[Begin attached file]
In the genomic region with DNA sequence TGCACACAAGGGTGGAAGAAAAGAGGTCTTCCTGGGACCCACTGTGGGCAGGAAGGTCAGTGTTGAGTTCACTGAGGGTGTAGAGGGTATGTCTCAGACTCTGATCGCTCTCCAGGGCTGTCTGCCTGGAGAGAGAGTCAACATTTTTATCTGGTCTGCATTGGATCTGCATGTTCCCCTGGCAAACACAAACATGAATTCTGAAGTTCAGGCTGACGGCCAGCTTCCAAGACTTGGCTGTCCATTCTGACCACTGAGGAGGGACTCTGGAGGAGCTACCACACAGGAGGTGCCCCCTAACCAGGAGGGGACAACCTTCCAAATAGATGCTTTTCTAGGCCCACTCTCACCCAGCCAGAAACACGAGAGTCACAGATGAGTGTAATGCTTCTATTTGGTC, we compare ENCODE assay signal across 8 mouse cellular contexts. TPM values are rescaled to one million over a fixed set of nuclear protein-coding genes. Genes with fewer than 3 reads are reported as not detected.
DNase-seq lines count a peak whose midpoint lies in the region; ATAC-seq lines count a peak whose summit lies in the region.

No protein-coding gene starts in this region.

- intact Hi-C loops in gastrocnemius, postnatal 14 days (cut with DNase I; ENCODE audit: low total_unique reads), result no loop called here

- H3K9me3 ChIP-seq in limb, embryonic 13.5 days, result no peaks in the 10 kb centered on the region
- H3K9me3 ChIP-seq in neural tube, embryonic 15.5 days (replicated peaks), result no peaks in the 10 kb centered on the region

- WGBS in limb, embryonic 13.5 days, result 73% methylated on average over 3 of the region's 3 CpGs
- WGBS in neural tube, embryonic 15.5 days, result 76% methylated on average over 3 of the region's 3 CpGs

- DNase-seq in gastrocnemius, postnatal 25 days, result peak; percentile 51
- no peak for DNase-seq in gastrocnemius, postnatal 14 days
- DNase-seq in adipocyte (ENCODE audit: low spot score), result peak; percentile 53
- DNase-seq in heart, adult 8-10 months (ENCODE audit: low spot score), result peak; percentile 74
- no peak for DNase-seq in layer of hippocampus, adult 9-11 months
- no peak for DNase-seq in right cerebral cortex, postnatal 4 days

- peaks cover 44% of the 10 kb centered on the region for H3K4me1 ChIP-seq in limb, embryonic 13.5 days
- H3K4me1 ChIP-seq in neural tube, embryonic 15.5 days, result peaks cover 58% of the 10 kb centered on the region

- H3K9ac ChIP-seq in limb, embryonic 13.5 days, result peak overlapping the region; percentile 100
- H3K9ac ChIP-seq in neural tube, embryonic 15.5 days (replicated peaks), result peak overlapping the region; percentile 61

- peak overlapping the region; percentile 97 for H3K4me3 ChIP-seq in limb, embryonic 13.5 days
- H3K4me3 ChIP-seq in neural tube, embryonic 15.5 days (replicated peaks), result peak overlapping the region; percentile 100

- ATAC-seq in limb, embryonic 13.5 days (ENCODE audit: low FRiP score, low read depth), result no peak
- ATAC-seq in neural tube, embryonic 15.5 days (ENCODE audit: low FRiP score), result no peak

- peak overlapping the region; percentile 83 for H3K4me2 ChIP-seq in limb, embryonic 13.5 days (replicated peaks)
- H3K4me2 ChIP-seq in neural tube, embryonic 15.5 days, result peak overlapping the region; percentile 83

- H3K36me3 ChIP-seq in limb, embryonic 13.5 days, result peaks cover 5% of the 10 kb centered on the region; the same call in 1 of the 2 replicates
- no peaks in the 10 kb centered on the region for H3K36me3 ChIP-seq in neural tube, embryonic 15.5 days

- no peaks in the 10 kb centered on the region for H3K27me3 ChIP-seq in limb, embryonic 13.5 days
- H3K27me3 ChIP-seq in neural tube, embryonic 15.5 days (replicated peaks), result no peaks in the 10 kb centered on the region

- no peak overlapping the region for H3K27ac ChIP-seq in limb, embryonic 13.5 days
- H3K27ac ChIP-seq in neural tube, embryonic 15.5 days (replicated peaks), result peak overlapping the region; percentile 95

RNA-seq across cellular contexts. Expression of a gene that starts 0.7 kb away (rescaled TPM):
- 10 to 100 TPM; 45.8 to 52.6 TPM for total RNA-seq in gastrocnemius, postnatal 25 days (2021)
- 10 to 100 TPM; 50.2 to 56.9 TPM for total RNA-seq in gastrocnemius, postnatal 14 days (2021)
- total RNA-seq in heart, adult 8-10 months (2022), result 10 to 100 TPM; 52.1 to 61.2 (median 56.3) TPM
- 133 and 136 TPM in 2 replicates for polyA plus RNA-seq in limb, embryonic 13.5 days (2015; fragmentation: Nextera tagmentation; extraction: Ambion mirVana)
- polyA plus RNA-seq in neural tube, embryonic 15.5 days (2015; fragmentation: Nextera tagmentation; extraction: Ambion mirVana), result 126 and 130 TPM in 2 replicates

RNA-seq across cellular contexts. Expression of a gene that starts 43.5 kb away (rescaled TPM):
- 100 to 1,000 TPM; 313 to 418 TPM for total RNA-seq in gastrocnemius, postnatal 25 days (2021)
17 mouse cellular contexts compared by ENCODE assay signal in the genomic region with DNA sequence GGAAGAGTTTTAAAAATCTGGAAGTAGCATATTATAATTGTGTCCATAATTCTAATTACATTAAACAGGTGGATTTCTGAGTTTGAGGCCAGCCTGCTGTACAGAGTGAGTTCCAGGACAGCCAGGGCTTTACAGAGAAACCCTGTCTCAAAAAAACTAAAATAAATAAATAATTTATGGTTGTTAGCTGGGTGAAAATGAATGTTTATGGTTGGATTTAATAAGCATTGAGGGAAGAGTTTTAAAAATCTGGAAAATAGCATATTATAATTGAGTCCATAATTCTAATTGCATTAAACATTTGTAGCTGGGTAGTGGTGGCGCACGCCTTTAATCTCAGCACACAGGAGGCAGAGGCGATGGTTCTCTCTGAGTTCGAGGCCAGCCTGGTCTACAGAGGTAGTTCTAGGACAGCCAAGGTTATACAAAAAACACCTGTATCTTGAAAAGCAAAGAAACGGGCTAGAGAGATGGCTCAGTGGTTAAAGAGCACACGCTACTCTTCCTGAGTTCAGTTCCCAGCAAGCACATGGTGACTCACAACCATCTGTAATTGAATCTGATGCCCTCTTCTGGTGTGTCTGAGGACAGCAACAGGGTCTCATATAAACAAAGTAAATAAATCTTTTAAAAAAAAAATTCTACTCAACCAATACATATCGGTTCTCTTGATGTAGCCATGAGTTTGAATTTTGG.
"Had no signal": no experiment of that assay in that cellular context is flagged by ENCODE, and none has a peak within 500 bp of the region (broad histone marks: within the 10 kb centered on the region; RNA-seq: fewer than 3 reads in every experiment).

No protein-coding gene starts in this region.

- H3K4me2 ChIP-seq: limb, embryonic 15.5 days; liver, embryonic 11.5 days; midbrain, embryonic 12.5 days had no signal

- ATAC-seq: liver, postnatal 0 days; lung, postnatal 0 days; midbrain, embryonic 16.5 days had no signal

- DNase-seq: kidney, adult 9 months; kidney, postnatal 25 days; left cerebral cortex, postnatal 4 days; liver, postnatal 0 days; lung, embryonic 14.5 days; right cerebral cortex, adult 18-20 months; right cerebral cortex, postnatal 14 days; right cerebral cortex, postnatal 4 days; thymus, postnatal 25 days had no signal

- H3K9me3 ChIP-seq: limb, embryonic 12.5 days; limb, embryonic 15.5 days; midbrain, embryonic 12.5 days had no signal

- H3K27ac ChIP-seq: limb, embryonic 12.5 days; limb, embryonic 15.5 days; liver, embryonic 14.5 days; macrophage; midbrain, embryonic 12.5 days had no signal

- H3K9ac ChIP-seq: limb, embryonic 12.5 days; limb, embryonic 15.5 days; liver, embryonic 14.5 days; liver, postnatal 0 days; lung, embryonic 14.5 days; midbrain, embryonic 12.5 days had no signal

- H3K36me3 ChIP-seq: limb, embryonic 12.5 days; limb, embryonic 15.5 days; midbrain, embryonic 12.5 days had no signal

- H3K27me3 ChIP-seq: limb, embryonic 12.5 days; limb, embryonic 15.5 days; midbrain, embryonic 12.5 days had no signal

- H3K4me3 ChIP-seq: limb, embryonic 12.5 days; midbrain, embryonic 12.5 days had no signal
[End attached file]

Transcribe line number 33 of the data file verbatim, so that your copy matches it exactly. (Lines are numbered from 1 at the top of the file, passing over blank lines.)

- 10 to 100 TPM; 50.2 to 56.9 TPM for total RNA-seq in gastrocnemius, postnatal 14 days (2021)